Reflect back on the last time you witnessed unfamiliar children interacting with one another, they march right up and fearlessly say hello don’t they?
Most young children under the age of eight when faced with meeting other kids for the first time, approach in a expectant way of joining the fun. They don’t stand there wondering: “Hmm, I wonder if those kids are friendly? Will they like me? Will I fit in?”
Kids expect other kids to be kind and accepting up until the age they enter school, before this time they aren’t wounded or conditioned by adult belief patterns acquired at home or on a mean spirited playground. They don’t feel separate and they naturally carry a sense of belonging.
On the contrary, we adults pack decades of history and hurt in the bags we drag behind us daily. Years of disappointment, internalized pain and heartbreak manifest an outer shell of protection that keeps us feeling separate from the world.
But if we’re honest, even though rejection is a pain most of us still carry, sadly it’s our expectation of rejection and our subsequent action toward others that continues to water the prickly plant of separation we long to bury.
It’s when we have the courage to lay down our “history” and walk forward expecting something different that we experience the world as fresh and inviting.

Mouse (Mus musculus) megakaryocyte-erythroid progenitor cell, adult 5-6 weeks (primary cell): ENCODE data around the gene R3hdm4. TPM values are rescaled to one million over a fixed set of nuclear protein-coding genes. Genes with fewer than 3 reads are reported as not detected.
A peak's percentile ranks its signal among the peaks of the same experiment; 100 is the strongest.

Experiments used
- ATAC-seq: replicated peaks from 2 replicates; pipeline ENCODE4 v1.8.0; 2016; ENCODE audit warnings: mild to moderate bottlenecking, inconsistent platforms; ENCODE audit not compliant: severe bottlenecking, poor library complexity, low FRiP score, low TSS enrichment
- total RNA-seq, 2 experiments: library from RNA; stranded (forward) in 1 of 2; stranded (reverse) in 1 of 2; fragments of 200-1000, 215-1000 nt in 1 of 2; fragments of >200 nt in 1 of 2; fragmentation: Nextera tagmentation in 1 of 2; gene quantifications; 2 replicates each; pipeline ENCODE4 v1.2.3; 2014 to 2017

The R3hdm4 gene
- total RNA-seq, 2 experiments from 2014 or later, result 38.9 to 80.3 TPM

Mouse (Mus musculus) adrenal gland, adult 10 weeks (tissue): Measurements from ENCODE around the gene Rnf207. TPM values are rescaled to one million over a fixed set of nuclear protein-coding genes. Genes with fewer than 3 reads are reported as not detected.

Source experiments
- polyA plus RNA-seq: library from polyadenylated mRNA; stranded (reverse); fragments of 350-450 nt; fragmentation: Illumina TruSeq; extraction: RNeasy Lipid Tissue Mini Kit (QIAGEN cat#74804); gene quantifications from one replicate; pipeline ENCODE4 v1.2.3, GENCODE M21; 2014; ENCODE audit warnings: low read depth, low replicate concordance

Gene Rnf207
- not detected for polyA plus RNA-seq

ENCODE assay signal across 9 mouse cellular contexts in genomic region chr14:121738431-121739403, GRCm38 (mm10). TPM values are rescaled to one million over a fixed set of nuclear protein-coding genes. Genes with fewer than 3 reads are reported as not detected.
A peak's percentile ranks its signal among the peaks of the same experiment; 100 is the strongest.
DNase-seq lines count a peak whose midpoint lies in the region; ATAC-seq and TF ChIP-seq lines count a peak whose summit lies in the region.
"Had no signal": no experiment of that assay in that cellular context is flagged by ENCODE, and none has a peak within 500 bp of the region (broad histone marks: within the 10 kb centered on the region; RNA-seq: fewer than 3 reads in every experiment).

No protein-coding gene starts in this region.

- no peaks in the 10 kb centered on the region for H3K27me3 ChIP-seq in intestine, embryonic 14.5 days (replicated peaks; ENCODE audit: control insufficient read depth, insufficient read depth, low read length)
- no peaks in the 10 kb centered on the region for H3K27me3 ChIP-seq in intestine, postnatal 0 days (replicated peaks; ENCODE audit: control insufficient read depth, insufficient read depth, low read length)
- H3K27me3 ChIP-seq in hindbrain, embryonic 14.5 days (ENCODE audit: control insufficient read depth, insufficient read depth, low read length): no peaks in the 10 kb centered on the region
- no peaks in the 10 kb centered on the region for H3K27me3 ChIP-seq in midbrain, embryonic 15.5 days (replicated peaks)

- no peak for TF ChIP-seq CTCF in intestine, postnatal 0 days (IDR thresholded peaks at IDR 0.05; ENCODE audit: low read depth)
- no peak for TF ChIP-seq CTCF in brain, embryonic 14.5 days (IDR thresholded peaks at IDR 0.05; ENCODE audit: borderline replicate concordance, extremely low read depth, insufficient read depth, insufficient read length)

Others react on a primal level to our internal belief patterns because whether or not we like to admit it, we wear our wounding like clothing. We might not see that reflection when we look in the mirror, but others do.
When we drop our old stories of pain, we let go of how it’s always been and open ourselves up to the possibility of something new; but sadly most of us unknowingly continue to paint the box we live in each morning as we greet the new day.
When we stumble into the bathroom and see our reflection in the mirror, we have two choices: we can either begin the day believing our same old thoughts while practicing our same old habits, or we can remember that we’re looking the internal artist who creates our life experience in the eye and simply suggest something new.
What we carry out the door is reflected back to us on the grand mirror of the world.
When we face the world with an expectation of being accepted, we change the reflection others see.
My top suggestion? Fake it until you make it.
Just like donning a new pair of shoes and checking them out in the mirror, when we let a different internal belief shine out onto the world (whether we believe it fully or not), the world reflects what it sees back to us.
Shine on baby.